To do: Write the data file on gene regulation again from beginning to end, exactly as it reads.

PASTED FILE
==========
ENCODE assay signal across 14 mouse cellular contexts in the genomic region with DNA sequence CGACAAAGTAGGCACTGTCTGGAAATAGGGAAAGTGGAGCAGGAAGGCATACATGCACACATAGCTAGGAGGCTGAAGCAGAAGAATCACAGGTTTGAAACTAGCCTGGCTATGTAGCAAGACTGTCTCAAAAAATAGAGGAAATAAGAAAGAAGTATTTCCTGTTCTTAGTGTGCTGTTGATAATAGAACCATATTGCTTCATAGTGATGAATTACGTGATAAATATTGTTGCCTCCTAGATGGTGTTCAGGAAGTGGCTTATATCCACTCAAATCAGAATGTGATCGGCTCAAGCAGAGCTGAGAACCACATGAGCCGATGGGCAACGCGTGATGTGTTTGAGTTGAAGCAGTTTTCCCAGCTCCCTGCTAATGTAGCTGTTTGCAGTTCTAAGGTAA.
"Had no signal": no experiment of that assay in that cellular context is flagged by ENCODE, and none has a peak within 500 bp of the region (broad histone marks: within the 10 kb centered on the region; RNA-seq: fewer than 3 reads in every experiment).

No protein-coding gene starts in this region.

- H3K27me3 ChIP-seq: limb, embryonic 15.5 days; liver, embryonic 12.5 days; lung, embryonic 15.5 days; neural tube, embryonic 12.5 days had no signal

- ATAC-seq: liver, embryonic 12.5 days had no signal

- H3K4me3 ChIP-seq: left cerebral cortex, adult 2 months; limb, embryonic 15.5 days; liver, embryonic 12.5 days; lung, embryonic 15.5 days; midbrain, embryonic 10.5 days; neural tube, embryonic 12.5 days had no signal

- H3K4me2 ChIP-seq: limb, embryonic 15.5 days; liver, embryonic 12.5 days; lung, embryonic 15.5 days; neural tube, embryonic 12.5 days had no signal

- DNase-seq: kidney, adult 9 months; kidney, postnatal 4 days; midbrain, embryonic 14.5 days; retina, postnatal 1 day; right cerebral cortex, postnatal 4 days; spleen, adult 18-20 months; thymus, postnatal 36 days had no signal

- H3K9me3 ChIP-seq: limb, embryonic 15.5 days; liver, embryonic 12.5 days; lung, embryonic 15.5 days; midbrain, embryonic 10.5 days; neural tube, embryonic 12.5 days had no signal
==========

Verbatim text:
ENCODE assay signal across 14 mouse cellular contexts in the genomic region with DNA sequence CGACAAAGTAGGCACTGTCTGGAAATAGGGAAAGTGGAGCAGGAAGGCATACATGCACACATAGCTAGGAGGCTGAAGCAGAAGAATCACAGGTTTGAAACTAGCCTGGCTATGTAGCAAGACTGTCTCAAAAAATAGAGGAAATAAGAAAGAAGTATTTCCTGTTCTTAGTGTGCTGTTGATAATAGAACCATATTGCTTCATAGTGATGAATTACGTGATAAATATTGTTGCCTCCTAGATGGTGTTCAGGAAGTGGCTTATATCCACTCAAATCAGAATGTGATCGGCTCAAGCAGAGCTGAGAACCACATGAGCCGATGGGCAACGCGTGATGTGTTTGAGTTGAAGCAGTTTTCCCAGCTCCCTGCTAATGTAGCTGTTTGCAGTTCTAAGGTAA.
"Had no signal": no experiment of that assay in that cellular context is flagged by ENCODE, and none has a peak within 500 bp of the region (broad histone marks: within the 10 kb centered on the region; RNA-seq: fewer than 3 reads in every experiment).

No protein-coding gene starts in this region.

- H3K27me3 ChIP-seq: limb, embryonic 15.5 days; liver, embryonic 12.5 days; lung, embryonic 15.5 days; neural tube, embryonic 12.5 days had no signal

- ATAC-seq: liver, embryonic 12.5 days had no signal

- H3K4me3 ChIP-seq: left cerebral cortex, adult 2 months; limb, embryonic 15.5 days; liver, embryonic 12.5 days; lung, embryonic 15.5 days; midbrain, embryonic 10.5 days; neural tube, embryonic 12.5 days had no signal

- H3K4me2 ChIP-seq: limb, embryonic 15.5 days; liver, embryonic 12.5 days; lung, embryonic 15.5 days; neural tube, embryonic 12.5 days had no signal

- DNase-seq: kidney, adult 9 months; kidney, postnatal 4 days; midbrain, embryonic 14.5 days; retina, postnatal 1 day; right cerebral cortex, postnatal 4 days; spleen, adult 18-20 months; thymus, postnatal 36 days had no signal

- H3K9me3 ChIP-seq: limb, embryonic 15.5 days; liver, embryonic 12.5 days; lung, embryonic 15.5 days; midbrain, embryonic 10.5 days; neural tube, embryonic 12.5 days had no signal